A ribbon mic is not so easy to handle. It needs usually a lot of pre-amp power to reach a good output for recording. It works with a bi-directional mic-pattern. It catches also easily floor-noises, so you will need an elastic mounting. That means you can not avoid a lot of room information. On the other hand it delivers the most special and unique sound of the three kinds of microphones and if this special sound matches your needs it can outbalance the disadvantages of more room-information and maybe a higher noise-floor.
And what’s about cheap large condenser-mics?
Well I am not an audio-engineer, but low-cost large condenser-mics never sounded right to my ears. Here is a possible explanation
But the quality of chinese-made microphones has increased over the last ten years. You can buy awesome guitars made in China and I have not tested a chinese Condenser-Mic since five years, so maybe it’s worth to give it a shot.
Because of the reasons, which I have numbered above, I sold my expensive large condenser-microphones and also the expensive Mic-Preamp a few years ago and started to record with Dynamic and Ribbon-microphones. My collection includes the following models (all pictures are linked to my favourite online-store, Thomann)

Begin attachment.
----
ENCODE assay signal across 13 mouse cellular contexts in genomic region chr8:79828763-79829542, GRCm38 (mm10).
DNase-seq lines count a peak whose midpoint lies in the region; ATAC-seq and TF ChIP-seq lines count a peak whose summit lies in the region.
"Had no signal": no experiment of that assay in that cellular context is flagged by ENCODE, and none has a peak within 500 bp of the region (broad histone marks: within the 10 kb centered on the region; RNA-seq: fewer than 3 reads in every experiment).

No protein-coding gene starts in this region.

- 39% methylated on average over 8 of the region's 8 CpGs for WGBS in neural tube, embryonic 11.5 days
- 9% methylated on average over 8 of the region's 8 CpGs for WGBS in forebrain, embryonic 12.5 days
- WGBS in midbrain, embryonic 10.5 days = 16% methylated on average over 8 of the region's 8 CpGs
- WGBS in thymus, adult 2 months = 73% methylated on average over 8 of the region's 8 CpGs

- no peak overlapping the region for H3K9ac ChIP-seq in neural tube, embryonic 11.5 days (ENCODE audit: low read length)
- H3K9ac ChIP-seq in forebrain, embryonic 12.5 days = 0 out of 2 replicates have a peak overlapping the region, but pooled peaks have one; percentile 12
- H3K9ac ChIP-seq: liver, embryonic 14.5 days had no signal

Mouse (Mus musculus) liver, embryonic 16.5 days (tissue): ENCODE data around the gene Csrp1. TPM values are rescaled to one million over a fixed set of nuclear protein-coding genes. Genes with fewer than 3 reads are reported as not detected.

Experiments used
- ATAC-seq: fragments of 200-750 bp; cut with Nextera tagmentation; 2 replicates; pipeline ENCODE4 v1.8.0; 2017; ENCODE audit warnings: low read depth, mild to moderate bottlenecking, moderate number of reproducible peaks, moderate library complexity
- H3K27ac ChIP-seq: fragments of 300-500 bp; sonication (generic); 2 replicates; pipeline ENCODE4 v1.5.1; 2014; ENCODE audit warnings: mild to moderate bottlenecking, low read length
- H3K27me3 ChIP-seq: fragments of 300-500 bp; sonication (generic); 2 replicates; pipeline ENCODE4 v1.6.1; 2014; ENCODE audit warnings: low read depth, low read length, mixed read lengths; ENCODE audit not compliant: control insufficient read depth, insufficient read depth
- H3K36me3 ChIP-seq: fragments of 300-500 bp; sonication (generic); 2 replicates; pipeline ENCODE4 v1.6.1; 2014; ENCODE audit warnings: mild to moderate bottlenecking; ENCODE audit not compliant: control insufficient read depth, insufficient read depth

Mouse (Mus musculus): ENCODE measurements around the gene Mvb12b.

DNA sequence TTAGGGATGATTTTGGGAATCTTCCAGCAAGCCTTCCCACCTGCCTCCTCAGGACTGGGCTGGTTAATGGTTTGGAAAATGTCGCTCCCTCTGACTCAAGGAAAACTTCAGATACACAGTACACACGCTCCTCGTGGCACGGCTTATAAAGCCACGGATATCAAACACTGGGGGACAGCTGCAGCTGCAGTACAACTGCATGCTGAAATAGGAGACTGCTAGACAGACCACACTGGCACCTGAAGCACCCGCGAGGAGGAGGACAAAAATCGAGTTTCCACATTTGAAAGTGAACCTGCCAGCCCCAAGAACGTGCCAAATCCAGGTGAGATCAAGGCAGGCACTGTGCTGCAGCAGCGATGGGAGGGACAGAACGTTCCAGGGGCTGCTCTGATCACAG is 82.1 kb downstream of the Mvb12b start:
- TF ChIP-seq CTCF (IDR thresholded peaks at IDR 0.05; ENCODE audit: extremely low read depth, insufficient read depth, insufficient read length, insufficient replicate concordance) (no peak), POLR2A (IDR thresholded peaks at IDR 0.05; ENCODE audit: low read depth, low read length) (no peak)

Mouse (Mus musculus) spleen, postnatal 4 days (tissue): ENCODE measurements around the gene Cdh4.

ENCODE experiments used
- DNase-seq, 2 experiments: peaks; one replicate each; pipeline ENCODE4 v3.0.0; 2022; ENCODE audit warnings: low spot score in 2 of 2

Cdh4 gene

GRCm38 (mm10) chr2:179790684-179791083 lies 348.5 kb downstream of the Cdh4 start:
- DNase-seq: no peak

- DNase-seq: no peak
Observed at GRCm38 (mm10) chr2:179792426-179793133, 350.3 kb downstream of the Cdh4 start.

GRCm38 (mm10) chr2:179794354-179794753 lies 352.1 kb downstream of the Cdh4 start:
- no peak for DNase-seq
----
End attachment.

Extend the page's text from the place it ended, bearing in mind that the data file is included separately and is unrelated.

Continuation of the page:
This is the only Condenser-microphone, which I kept. The reason is, that you can run the C-1000 with a 9V battery. So there is no need for phantom-power. The only instrument, where I miss the sparkling and clear highs from a condenser-mic is the acoustic guitar. Therefore the AKG is reserved for acoustic guitar, sometimes I also use it for violin. It is not the warmest sounding mic and tends to produce hard highs and not much bottom, but in this way I can achieve a good contrast to other instruments. Some people hate it, but in my opinion it’s a strong keeper for home-recording and quality-wise more than enough, if you are recording at home.